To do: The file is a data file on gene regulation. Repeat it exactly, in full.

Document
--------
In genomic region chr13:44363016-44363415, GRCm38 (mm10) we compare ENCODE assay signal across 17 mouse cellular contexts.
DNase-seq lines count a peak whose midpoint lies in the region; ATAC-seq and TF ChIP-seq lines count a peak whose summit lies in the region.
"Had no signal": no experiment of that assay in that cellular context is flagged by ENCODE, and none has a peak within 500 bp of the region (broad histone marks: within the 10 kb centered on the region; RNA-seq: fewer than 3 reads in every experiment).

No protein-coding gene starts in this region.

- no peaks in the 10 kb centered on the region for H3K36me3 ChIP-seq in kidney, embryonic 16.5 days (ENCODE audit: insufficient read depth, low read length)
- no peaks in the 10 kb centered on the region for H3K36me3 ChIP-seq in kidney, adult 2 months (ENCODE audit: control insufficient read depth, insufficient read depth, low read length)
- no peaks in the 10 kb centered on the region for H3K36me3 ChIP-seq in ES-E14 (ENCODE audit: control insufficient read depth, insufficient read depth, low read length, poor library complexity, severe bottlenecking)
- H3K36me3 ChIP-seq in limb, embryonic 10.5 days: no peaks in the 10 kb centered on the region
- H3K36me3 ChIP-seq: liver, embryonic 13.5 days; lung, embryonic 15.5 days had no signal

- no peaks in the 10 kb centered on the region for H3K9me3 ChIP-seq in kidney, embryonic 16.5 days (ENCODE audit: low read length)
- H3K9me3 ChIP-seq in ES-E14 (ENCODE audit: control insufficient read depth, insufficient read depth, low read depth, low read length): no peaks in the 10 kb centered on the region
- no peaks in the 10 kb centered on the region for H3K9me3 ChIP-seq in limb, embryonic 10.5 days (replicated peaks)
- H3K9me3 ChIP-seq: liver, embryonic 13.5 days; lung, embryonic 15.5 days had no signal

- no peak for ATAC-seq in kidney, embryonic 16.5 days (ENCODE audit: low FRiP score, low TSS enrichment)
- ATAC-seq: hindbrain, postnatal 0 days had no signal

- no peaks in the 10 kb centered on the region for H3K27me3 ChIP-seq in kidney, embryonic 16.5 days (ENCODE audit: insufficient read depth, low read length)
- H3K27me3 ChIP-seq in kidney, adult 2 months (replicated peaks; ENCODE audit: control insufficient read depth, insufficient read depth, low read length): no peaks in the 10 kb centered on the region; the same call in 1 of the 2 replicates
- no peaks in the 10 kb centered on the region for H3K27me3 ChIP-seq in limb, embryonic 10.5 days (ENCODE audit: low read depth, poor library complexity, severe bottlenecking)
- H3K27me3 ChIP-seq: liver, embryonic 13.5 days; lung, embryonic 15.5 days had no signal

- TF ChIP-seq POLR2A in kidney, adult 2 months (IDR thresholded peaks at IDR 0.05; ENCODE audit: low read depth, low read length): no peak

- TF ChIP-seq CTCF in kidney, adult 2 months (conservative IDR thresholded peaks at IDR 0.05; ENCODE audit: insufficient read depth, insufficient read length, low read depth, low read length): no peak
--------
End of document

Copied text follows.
In genomic region chr13:44363016-44363415, GRCm38 (mm10) we compare ENCODE assay signal across 17 mouse cellular contexts.
DNase-seq lines count a peak whose midpoint lies in the region; ATAC-seq and TF ChIP-seq lines count a peak whose summit lies in the region.
"Had no signal": no experiment of that assay in that cellular context is flagged by ENCODE, and none has a peak within 500 bp of the region (broad histone marks: within the 10 kb centered on the region; RNA-seq: fewer than 3 reads in every experiment).

No protein-coding gene starts in this region.

- no peaks in the 10 kb centered on the region for H3K36me3 ChIP-seq in kidney, embryonic 16.5 days (ENCODE audit: insufficient read depth, low read length)
- no peaks in the 10 kb centered on the region for H3K36me3 ChIP-seq in kidney, adult 2 months (ENCODE audit: control insufficient read depth, insufficient read depth, low read length)
- no peaks in the 10 kb centered on the region for H3K36me3 ChIP-seq in ES-E14 (ENCODE audit: control insufficient read depth, insufficient read depth, low read length, poor library complexity, severe bottlenecking)
- H3K36me3 ChIP-seq in limb, embryonic 10.5 days: no peaks in the 10 kb centered on the region
- H3K36me3 ChIP-seq: liver, embryonic 13.5 days; lung, embryonic 15.5 days had no signal

- no peaks in the 10 kb centered on the region for H3K9me3 ChIP-seq in kidney, embryonic 16.5 days (ENCODE audit: low read length)
- H3K9me3 ChIP-seq in ES-E14 (ENCODE audit: control insufficient read depth, insufficient read depth, low read depth, low read length): no peaks in the 10 kb centered on the region
- no peaks in the 10 kb centered on the region for H3K9me3 ChIP-seq in limb, embryonic 10.5 days (replicated peaks)
- H3K9me3 ChIP-seq: liver, embryonic 13.5 days; lung, embryonic 15.5 days had no signal

- no peak for ATAC-seq in kidney, embryonic 16.5 days (ENCODE audit: low FRiP score, low TSS enrichment)
- ATAC-seq: hindbrain, postnatal 0 days had no signal

- no peaks in the 10 kb centered on the region for H3K27me3 ChIP-seq in kidney, embryonic 16.5 days (ENCODE audit: insufficient read depth, low read length)
- H3K27me3 ChIP-seq in kidney, adult 2 months (replicated peaks; ENCODE audit: control insufficient read depth, insufficient read depth, low read length): no peaks in the 10 kb centered on the region; the same call in 1 of the 2 replicates
- no peaks in the 10 kb centered on the region for H3K27me3 ChIP-seq in limb, embryonic 10.5 days (ENCODE audit: low read depth, poor library complexity, severe bottlenecking)
- H3K27me3 ChIP-seq: liver, embryonic 13.5 days; lung, embryonic 15.5 days had no signal

- TF ChIP-seq POLR2A in kidney, adult 2 months (IDR thresholded peaks at IDR 0.05; ENCODE audit: low read depth, low read length): no peak

- TF ChIP-seq CTCF in kidney, adult 2 months (conservative IDR thresholded peaks at IDR 0.05; ENCODE audit: insufficient read depth, insufficient read length, low read depth, low read length): no peak